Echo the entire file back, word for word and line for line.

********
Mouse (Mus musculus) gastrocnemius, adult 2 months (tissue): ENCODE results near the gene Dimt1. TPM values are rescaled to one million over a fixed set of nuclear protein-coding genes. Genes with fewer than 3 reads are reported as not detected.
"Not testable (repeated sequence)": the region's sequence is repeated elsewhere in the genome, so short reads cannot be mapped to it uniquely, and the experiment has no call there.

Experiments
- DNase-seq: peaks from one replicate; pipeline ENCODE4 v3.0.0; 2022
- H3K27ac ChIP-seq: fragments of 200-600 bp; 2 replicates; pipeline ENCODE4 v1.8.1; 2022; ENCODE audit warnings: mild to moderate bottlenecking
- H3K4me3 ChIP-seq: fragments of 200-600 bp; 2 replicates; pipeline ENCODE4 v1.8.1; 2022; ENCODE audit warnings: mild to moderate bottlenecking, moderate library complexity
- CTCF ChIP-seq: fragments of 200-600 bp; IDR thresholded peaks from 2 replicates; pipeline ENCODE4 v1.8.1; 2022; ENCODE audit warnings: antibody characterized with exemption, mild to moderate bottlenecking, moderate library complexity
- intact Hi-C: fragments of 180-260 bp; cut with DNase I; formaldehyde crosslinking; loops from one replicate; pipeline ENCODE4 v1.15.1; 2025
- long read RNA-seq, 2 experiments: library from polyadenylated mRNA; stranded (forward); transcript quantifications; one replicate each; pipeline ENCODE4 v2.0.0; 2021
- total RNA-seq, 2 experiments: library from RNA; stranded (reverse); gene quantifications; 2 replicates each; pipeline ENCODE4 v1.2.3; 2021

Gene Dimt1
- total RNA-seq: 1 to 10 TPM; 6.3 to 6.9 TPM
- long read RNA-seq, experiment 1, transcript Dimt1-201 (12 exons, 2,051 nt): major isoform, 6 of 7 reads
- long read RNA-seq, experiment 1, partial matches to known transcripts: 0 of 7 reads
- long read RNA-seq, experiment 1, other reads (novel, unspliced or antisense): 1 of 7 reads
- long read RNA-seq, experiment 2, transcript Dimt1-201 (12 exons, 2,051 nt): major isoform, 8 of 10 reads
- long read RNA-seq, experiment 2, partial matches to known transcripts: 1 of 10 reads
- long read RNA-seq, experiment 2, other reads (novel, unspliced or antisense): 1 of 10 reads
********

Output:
Mouse (Mus musculus) gastrocnemius, adult 2 months (tissue): ENCODE results near the gene Dimt1. TPM values are rescaled to one million over a fixed set of nuclear protein-coding genes. Genes with fewer than 3 reads are reported as not detected.
"Not testable (repeated sequence)": the region's sequence is repeated elsewhere in the genome, so short reads cannot be mapped to it uniquely, and the experiment has no call there.

Experiments
- DNase-seq: peaks from one replicate; pipeline ENCODE4 v3.0.0; 2022
- H3K27ac ChIP-seq: fragments of 200-600 bp; 2 replicates; pipeline ENCODE4 v1.8.1; 2022; ENCODE audit warnings: mild to moderate bottlenecking
- H3K4me3 ChIP-seq: fragments of 200-600 bp; 2 replicates; pipeline ENCODE4 v1.8.1; 2022; ENCODE audit warnings: mild to moderate bottlenecking, moderate library complexity
- CTCF ChIP-seq: fragments of 200-600 bp; IDR thresholded peaks from 2 replicates; pipeline ENCODE4 v1.8.1; 2022; ENCODE audit warnings: antibody characterized with exemption, mild to moderate bottlenecking, moderate library complexity
- intact Hi-C: fragments of 180-260 bp; cut with DNase I; formaldehyde crosslinking; loops from one replicate; pipeline ENCODE4 v1.15.1; 2025
- long read RNA-seq, 2 experiments: library from polyadenylated mRNA; stranded (forward); transcript quantifications; one replicate each; pipeline ENCODE4 v2.0.0; 2021
- total RNA-seq, 2 experiments: library from RNA; stranded (reverse); gene quantifications; 2 replicates each; pipeline ENCODE4 v1.2.3; 2021

Gene Dimt1
- total RNA-seq: 1 to 10 TPM; 6.3 to 6.9 TPM
- long read RNA-seq, experiment 1, transcript Dimt1-201 (12 exons, 2,051 nt): major isoform, 6 of 7 reads
- long read RNA-seq, experiment 1, partial matches to known transcripts: 0 of 7 reads
- long read RNA-seq, experiment 1, other reads (novel, unspliced or antisense): 1 of 7 reads
- long read RNA-seq, experiment 2, transcript Dimt1-201 (12 exons, 2,051 nt): major isoform, 8 of 10 reads
- long read RNA-seq, experiment 2, partial matches to known transcripts: 1 of 10 reads
- long read RNA-seq, experiment 2, other reads (novel, unspliced or antisense): 1 of 10 reads